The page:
STILL CATCHING UP
Coming into Walvis Bay in Namibia is really something. The town is built along the water and some parts are actually below sea level. Hence it is protected by a dike against flooding. But most astonishing is the backdrop of the huge sand dunes and the Namibia Desert that come right up to the edge on the backside of town. They also have one of the largest flocks of flamingoes in South Africa.
Our tour took us out to the biggest pile of sand I have ever seen. Dune 7 – a mountain of sand over 1200 feet high. You can climb it and slide down it and act like a kid again playing in the sand. What fun!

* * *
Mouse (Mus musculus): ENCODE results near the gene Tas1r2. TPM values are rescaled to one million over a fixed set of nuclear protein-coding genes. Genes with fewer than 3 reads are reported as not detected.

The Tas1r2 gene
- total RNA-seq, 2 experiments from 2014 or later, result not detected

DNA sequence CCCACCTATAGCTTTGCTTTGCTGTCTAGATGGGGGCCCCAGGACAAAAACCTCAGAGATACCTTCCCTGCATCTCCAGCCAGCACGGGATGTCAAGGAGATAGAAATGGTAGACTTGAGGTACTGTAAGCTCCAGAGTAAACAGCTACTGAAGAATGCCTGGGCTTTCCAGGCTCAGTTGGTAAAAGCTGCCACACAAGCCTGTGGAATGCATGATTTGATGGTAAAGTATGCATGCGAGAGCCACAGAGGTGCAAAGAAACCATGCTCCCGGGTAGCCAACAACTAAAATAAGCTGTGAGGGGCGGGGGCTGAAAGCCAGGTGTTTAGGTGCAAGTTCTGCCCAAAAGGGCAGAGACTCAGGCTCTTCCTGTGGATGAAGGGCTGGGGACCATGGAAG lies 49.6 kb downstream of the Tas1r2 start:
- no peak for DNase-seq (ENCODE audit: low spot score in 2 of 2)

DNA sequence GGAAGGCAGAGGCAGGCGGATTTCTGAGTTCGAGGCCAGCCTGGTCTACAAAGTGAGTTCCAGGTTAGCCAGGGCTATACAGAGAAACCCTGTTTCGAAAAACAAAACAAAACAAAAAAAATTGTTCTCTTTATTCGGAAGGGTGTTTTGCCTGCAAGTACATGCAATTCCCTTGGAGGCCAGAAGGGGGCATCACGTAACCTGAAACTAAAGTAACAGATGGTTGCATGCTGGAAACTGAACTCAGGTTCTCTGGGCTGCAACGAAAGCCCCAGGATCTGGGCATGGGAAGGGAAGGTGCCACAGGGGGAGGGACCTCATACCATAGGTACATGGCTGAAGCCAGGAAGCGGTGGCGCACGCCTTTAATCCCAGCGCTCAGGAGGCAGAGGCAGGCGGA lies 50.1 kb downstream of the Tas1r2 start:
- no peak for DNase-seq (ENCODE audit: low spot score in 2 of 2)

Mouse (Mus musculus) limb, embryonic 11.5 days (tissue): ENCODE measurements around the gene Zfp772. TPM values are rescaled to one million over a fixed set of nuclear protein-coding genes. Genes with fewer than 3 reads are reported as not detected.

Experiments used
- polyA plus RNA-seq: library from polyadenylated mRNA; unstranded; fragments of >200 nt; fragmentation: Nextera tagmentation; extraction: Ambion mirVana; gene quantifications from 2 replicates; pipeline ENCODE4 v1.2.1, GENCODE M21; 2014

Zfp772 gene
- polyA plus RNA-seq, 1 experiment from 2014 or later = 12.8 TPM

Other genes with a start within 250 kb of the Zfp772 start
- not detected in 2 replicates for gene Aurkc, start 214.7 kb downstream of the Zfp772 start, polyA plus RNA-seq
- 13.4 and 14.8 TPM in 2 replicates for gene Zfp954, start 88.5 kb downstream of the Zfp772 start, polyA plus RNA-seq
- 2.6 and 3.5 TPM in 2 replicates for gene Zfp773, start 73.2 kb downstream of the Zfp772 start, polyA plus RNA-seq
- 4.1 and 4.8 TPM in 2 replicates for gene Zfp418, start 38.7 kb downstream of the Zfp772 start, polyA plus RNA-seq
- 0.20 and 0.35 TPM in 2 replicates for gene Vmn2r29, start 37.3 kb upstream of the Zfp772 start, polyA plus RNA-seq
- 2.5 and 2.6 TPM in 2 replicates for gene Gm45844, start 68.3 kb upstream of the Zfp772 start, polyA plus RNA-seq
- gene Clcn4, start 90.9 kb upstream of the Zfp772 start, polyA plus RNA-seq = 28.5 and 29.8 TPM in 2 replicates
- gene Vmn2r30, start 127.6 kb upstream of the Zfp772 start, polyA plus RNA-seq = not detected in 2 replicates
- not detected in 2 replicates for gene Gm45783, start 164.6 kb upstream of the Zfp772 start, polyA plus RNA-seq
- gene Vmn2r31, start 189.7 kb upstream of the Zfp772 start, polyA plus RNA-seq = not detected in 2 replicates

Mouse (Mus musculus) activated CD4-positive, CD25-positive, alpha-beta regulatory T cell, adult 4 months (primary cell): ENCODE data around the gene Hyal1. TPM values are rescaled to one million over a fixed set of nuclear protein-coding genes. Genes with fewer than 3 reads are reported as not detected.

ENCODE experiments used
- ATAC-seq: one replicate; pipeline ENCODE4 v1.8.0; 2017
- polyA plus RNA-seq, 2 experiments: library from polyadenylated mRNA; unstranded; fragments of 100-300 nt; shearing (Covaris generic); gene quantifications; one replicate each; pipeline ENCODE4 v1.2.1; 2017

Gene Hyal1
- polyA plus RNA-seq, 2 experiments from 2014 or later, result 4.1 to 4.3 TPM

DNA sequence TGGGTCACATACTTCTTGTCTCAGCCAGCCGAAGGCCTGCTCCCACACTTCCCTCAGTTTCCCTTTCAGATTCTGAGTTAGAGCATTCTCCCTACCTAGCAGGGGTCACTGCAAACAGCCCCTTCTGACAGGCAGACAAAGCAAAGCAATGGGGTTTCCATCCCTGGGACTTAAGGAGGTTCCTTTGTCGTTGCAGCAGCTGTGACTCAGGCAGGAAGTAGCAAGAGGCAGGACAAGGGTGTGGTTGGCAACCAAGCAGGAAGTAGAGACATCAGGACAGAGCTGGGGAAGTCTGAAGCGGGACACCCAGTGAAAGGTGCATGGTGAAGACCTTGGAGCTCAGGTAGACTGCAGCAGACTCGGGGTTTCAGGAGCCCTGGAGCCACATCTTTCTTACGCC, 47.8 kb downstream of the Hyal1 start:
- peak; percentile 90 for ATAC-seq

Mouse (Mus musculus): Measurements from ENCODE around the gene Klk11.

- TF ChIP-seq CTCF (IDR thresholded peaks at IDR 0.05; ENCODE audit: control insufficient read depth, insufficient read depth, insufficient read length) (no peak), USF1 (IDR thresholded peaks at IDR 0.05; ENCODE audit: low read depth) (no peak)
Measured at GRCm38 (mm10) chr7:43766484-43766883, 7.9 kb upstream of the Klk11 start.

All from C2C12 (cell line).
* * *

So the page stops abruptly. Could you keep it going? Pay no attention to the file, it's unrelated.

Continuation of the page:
The Swakop River Canyon is like a “moonscape” with unusual rock formations and a dry river bed seared into the landscape by the
glaring sun and beautiful in the ruggedness of the area. I saw a Welwitchia Plant that was over 1000 yers old and learned about the dollar bush so that if I ever get lost in the desert, I can survive because the little disc shaped leafs are full of water. You could see where the animals had nibbled at the edges. Our guide told us that no animal would ever eat the whole leaf, but would leave it for the next time or next animal. People should behave like that.
We drove through Swakopmund and I saw a sign to Windhoek. My friend Jen Snyder lived there many many moon s ago.
Interesting note. We saw a really huge warehouse type building in Walvis Bay where they manufacture tiles. The building was built by the Chinese and they were allowed to staff the entire operation with Chinese – hiring no locals. I was to hear similar stories time and again throughout our stops in Africa.